Aditya Dhar’s military drama, Uri: The Surgical Strike, starring actors Vicky Kaushal, Yami Gautam, Paresh Rawal, Mohit Raina and Kirti Kulhari has become the first blockbuster of the year as it crossed Rs 100 crore in ten days of its release. Despite having no big stars nor getting the perks of a holiday release, Aditya Dhar‘s directorial debut enjoyed a good word of mouth publicity along with gaining traction through its strong content.
Sharing the figures on his Twitter handle, film critic and trade analyst Taran Adarsh revealed, “And #Uri crosses ₹ 💯 cr… Sure, ₹ 💯 cr is *not* the yardstick to gauge the success of a film, but it should be celebrated when mid-sized films like #SKTKS, #Raazi, #Stree, #BadhaaiHo and #UriTheSurgicalStrike hit century… Content is king and the audiences are king makers!” (sic).
According to Adarsh, it is the best trending film as far as the medium budget films were concerned. The movie has reportedly been able to collect more than the combined cost of its advertisements and production, having made two-times of its budget. Uri was made on a budget of approximately Rs 42 crore. The movie is about the valour of the Indian army and is based on India’s 2016 surgical strike on Pakistan.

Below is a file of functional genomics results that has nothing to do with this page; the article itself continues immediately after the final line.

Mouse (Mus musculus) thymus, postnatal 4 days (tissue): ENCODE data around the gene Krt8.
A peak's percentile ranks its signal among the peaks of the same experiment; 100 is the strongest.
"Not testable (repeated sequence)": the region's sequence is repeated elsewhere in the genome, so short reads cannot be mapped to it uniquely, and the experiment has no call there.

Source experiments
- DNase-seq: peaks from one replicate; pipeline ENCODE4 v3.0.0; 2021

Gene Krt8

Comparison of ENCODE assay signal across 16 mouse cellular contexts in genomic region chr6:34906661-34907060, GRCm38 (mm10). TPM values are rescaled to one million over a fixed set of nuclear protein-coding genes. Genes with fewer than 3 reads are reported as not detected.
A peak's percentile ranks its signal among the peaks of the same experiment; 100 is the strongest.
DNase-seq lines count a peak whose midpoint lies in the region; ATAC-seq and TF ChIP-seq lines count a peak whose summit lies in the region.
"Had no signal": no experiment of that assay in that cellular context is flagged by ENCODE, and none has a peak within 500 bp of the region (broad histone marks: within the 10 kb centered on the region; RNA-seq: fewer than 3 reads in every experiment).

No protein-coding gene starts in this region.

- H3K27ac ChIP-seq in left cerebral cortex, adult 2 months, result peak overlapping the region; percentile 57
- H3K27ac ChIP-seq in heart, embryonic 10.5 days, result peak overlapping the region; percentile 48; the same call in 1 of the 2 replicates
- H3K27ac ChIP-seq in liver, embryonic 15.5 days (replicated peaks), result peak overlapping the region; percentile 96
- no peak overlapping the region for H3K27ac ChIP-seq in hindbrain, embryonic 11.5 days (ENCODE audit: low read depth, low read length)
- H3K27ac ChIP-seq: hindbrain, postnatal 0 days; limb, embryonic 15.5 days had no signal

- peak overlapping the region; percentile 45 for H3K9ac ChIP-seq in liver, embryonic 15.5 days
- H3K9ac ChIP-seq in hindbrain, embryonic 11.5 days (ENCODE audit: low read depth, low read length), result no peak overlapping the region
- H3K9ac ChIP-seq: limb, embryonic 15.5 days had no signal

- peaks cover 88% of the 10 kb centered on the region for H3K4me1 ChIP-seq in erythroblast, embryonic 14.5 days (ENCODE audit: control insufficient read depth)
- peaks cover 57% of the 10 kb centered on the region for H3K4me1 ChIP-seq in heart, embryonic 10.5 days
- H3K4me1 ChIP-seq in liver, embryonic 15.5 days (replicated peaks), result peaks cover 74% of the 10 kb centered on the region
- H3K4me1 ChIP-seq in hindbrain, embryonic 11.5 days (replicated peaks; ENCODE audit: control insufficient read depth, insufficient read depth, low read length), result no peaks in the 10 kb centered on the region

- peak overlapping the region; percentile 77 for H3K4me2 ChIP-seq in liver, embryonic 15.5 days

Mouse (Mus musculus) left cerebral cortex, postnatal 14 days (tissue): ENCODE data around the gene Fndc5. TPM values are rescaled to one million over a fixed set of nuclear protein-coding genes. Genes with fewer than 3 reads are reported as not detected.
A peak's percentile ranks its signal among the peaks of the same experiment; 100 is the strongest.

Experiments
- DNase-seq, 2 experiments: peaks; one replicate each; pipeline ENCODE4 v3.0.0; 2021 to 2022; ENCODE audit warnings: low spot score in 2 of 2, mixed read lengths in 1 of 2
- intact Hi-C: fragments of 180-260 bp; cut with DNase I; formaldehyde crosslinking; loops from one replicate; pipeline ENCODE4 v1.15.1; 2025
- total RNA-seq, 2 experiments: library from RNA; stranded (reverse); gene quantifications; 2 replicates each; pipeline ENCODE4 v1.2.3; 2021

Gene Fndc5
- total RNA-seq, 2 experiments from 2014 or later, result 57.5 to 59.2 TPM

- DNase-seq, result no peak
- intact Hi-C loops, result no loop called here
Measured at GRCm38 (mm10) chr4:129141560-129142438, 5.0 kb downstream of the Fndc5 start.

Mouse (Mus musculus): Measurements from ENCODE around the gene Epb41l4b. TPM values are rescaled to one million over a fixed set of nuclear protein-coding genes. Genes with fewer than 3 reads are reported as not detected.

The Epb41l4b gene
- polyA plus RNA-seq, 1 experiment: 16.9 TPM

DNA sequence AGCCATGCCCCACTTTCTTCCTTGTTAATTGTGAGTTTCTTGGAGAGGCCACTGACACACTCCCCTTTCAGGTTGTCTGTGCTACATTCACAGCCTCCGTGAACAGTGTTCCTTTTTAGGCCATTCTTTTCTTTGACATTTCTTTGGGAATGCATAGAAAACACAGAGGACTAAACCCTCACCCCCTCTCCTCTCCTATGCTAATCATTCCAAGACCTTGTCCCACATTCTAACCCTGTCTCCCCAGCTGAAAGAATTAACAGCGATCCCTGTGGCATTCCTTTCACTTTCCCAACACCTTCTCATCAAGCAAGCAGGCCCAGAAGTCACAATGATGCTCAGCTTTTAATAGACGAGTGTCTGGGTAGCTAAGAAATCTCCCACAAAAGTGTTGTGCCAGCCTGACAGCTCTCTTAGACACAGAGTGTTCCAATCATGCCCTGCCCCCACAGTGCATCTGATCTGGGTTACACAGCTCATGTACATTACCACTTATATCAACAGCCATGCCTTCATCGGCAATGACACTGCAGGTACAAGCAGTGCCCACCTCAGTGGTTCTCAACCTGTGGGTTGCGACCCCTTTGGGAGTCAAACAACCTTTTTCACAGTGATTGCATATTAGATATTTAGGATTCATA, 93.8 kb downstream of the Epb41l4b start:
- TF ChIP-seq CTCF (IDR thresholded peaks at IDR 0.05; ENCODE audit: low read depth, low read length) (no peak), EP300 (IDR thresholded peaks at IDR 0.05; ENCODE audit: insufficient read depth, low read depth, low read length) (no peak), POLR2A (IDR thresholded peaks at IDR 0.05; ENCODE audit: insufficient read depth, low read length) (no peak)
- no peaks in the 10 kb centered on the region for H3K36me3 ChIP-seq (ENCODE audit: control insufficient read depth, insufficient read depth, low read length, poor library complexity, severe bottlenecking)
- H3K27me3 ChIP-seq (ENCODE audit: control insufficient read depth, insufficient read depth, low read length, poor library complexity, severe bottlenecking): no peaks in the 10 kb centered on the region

Uri crossed Rs 50 cr at the Box Office within five days of its release and Rs 75 cr within eight days. The film’s success is also a testimony to the fact that good content doesn’t need a festive release to reach the audience. The film was released on January 11 and received positive reviews from all around. The makers also organised a special screening for Indian President Ram Nath Kovind a few days back.
In an amazing marketing ploy, the makers of Uri: The Surgical Strike have tricked the users into illegally downloading the movie by having uploaded a torrent claiming to contain the Aditya Dhar directorial. Once the user downloads the 4GB file from a torrent they are in for a shock. While the first few seconds roll out the movie perfectly, the clip then announces that the movie should be watched in theatres and not illegally. We can already imagine the bruised feelings of the users who get to lose a hefty 4GB worth of data all for downloading a mere public service announcement.